A few things bothered me. Hattie loses all of her savings on her failed project because she didn’t get the house inspected first. Then she signs a contract with the network without a lawyer looking over it. It did not give me a good first impression of an essentially admirable character. Not to mention the guy she is initially attracted to doesn’t speak well for her taste or judgment either. There were other inconsistencies in the character building of two “baddies” as well and the timeline in a chain of events at the end, but it did not distract too much. The main thing, though, was this: Hattie wins the condemned property with a less than $30,000 bid. We are told the lot alone is worth at least half a million dollars. Yet the former owner offers her only $50,000 to get it back, and her rich father-in-law is appalled she spent $30,000 on it and wants her to sell it back to him “for a handsome profit.” What? I kept thinking “What am I missing? Is it me?”**Spoiler**She ends up selling it for almost a million, and should and would have probably gotten more if not for that pesky murder. **End Spoiler**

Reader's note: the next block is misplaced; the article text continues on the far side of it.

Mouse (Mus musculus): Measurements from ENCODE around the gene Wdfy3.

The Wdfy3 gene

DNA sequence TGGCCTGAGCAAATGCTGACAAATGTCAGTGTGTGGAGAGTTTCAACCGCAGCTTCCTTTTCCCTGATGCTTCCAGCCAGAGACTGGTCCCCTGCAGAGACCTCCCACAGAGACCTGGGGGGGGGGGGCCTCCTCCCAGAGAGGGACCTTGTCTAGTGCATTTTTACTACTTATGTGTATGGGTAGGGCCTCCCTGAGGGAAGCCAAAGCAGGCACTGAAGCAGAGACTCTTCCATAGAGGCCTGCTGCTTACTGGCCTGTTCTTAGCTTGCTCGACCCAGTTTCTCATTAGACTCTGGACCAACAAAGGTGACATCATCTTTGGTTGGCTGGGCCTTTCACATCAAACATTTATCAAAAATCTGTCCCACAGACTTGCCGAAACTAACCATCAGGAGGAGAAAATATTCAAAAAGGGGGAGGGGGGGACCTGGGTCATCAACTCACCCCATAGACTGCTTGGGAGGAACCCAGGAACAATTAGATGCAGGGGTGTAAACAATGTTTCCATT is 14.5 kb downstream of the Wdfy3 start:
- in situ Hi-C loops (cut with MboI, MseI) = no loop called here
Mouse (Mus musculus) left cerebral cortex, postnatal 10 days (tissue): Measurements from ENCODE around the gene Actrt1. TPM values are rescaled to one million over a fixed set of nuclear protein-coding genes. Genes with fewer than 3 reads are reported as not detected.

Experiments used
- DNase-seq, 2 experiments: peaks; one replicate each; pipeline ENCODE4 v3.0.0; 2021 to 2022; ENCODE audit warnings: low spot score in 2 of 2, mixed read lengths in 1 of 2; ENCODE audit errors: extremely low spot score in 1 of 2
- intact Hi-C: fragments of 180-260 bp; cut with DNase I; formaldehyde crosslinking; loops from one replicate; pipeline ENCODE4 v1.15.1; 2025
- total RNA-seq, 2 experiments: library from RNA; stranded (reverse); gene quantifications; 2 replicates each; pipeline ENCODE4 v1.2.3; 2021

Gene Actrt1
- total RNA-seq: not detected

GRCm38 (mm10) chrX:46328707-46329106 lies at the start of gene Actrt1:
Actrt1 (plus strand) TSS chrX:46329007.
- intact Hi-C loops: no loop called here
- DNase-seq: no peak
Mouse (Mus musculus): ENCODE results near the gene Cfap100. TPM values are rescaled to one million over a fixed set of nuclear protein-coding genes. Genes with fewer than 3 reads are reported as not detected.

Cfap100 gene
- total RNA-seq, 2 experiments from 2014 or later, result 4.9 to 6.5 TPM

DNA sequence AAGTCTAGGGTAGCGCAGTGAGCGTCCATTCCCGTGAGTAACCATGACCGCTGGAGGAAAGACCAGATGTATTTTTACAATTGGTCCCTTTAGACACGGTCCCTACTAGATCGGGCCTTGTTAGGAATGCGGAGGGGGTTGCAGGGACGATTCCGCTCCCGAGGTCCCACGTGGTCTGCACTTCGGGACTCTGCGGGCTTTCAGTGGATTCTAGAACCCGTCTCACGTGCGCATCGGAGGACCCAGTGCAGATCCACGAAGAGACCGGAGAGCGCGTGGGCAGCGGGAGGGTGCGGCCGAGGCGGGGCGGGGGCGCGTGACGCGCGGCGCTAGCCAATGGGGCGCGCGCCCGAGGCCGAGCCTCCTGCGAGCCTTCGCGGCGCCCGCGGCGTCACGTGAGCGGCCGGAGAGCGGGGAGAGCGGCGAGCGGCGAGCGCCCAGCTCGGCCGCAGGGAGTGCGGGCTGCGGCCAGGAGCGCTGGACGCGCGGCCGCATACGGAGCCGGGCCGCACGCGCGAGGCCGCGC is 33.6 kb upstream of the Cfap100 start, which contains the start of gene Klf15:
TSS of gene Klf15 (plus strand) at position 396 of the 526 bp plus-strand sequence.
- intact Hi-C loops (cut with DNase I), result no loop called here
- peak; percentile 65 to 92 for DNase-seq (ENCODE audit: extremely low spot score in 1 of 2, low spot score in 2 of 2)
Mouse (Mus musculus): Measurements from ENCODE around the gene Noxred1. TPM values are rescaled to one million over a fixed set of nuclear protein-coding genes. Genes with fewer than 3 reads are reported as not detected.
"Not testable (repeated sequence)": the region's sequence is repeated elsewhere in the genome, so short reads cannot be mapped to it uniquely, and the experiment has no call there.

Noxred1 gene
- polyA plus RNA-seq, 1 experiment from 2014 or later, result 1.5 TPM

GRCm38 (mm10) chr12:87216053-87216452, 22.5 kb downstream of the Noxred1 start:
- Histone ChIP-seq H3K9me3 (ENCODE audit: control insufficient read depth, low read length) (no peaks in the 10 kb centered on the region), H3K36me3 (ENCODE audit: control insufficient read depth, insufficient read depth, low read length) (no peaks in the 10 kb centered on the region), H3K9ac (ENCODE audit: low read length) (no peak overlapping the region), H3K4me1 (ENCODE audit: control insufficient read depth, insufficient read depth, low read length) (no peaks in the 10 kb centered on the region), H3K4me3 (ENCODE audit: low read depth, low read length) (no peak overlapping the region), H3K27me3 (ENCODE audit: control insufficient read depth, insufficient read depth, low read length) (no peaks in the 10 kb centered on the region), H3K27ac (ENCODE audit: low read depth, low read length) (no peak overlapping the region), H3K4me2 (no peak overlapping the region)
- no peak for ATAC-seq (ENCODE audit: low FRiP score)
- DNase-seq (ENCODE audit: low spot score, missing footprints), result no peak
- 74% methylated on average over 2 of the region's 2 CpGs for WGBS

The ending was a little abrupt. I would have liked more closure for her love life, her pawned engagement ring, the victim’s family, her relationship with her father, and the outcome of the TV show we invested so much time in filming. I enjoyed the whodunit aspect, though once you rule out the obvious suspects, it could have only been one person.

My picky faultfinding aside, Homewreckers is a light fun read. It is mostly a mystery with a splash of chick-lit, and of course a bit of a romance. It doesn’t go very deep, and nothing truly upsetting or emotional happens, and that’s OK. Ms. Andrews keeps things moving with both the mystery and putting us behind the scenes of a challenging home renovation. Some nice entertaining banter, a lot of action and crises, southern charm, and lots of characters we are given good reason to root both for and against made this an enjoyable read. And one more thing. I liked that the chapters had titles. The first chapter, where the president and producer of the media company, Mo, meets Hattie by falling through the rotting floor on top of her is called “Do-Drop-In”. Definitely chuckled. I will certainly keep Mary Kay Andrews at the front of my back burner of TBRs in the future. **3 1/2 stars**

Thank-You to Net Galley and St. Martins Press for providing me with an advanced copy of this book in exchange for an unbiased review.

Rating: 3.5 out of 5.

April 10, 2022

Frederica

by Georgette Heyer